It’s funny to think that a show that was initially about a group of people trying to get off a mysterious island has suddenly become about those very same people trying to get back, but credit Carlton Cuse and Damon Lindelof (the brilliant masterminds behind the series) for one thing: they sure know how to keep it interesting. “The Constant,” one of last season’s best episodes (and arguably one of the best the series has ever produced), changed the show forever when it brought the concept of time travel into the fold. So when it was announced that the series would be using this complicated storytelling device even more in the final two seasons, it was pretty much a given that the writers couldn’t wait to blow the collective minds of its audience. And as it just so happens, my mind has been officially blown.
As far as this whole island-moving, time travel thing is concerned, let me express my absolute gratitude over the decision to set some ground rules from the get-go. You see, it’s very easy to introduce something like time travel into a sci-fi story, but it’s even easier for it to get out of hand and come back to bite you in the ass later on. This has been a recurring problem on “Heroes” lately, and unfortunately, the more that they mess with the space-time continuum, the more the series digs itself into a hole it’s never going to be able to climb back out of. I mean, seriously, how many different futures are they on now?
Thankfully, “Lost” has a character like Daniel Faraday among its ranks, who is quick to point out to anyone who challenges him (ahem, Sawyer) not to try and change the future. Because no matter how hard you may try, you can’t undo anything that has already happened, even if, y’know, it hasn’t actually happened yet in relation to when you are. How funny, then, that the minute Sawyer gives up on trying to contact Desmond through the hatch door, Faraday does exactly that. It just so happens that Desmond’s time travel powers allows him to converse with Faraday without him actually knowing it (Penelope suggests it’s a dream, but Desmond says it’s a memory), and I wouldn’t be surprised if this ended up playing a major role in the Oceanic 6’s eventual return to the island.
Of course, the Others (as they’ll now be known) are hardly given a second to adapt to their new surroundings when they’re thrust once again into a different time. Faraday likens the whole phenomenon to a record skipping, and though they’re transported back and forth several times in a matter of hours, their final destination (or what seems like their final destination anyway) is most certainly pre-crash. I’m not sure exactly what time period that is, but online reports seem to indicate that it’s sometime in the 1970s, which sounds about right, except for the fact that Dharma workers are running around the woods shooting fire arrows at unsuspecting trespassers like they’re living in the Middle Ages. And on that note, a brief moment of silence for poor Frogurt (er, Neil), who was turned into a human shish kabob before he could even speak his peace.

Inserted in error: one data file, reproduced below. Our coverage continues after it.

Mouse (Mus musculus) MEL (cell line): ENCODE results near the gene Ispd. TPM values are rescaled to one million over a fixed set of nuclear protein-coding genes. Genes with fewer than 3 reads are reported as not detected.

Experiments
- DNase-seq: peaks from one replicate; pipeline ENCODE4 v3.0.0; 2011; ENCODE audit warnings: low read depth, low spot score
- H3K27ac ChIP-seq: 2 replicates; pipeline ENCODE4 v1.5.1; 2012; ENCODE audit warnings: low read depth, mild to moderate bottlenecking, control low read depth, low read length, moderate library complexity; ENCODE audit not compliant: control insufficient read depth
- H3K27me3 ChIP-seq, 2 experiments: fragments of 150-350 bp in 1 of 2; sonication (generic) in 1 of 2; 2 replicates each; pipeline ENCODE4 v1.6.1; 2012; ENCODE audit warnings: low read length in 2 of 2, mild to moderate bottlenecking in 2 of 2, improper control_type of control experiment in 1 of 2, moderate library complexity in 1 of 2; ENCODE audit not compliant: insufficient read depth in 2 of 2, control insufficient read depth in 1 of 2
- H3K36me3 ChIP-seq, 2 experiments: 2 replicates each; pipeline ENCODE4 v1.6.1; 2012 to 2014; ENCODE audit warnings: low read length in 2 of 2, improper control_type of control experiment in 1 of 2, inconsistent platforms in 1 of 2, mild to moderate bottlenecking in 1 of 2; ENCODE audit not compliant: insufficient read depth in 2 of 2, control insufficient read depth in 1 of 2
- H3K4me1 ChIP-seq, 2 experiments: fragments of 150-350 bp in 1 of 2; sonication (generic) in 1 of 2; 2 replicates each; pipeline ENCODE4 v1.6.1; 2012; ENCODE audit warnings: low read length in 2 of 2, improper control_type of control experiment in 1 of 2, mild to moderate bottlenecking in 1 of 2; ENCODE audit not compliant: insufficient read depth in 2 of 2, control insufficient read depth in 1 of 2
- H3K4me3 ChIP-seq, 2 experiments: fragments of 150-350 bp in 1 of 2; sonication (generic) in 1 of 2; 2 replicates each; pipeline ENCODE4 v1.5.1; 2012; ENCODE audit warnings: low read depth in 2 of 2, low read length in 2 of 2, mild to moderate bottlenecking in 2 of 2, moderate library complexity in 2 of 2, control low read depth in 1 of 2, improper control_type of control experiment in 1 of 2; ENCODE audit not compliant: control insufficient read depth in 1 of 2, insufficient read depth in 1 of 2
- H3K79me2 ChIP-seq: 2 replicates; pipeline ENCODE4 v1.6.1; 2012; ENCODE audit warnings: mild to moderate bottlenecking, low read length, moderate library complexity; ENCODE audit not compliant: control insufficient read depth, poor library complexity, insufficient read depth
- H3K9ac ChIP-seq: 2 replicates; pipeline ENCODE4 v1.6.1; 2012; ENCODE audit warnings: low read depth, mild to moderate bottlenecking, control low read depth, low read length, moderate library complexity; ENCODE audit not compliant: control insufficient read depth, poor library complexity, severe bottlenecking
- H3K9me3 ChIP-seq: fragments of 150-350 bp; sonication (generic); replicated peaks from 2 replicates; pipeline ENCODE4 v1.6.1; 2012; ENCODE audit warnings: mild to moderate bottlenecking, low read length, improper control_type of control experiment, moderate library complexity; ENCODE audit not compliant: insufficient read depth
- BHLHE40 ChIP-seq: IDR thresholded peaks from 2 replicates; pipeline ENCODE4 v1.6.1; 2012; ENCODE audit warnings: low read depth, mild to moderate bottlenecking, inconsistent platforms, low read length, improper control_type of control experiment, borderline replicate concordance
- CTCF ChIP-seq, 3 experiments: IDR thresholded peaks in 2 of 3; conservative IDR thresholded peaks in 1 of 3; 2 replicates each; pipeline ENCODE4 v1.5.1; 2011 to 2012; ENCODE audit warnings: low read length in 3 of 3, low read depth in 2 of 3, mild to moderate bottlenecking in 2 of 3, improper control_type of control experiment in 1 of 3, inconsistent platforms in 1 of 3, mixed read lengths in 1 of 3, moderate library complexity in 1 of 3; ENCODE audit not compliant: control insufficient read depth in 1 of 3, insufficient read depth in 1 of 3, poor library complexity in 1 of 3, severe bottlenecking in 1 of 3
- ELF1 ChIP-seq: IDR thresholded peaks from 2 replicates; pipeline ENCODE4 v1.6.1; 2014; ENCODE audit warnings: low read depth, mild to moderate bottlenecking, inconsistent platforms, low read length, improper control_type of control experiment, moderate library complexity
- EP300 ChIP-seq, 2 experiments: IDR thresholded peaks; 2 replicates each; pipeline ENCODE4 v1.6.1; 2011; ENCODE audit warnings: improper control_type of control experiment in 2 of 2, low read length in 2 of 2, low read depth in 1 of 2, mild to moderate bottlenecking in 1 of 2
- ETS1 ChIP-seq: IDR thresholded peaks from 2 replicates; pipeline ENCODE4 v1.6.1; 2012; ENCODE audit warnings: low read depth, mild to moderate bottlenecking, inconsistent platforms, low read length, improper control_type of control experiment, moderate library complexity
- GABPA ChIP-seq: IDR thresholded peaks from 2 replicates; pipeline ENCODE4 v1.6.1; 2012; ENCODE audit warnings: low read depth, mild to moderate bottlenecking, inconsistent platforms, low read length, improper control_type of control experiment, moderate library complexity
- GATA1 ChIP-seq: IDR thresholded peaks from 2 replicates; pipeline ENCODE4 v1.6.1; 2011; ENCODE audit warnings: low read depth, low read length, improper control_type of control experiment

All this talk about the past and there’s so much happening in the present. Okay, maybe not, but one thing that did pop into my head while watching tonight’s episode was a) how would the Oceanic 6 return to the island if it’s constantly moving through time, and b) what happens if they return during present time, but the Others are still “trapped” sometime else? Maybe the island hasn’t even begun to stop moving and Jack and Co. have to figure out how to fix that before they even try to return, but if that’s the case, Charlotte is in serious trouble, because it doesn’t look like her nosebleeds will be getting better any time soon.
Plus, before they even attempt to stop the island from moving, Jack and Ben have to convince the other four (Kate, Sun, Hurley and Sayid) to go back with them. That’s going to be pretty difficult considering that Sun wants Ben dead, Kate is on the run from the law (again), Sayid doesn’t trust anyone, and Hurley has just turned himself over to the police for killing three men that Sayid is responsible for. Oh yeah, and not only is Hurley still seeing dead people (cue Michelle Rodriguez cameo), but they’re giving him instructions on how to avoid the authorities. “Lost” is back folks, and it’s even trippier than usual.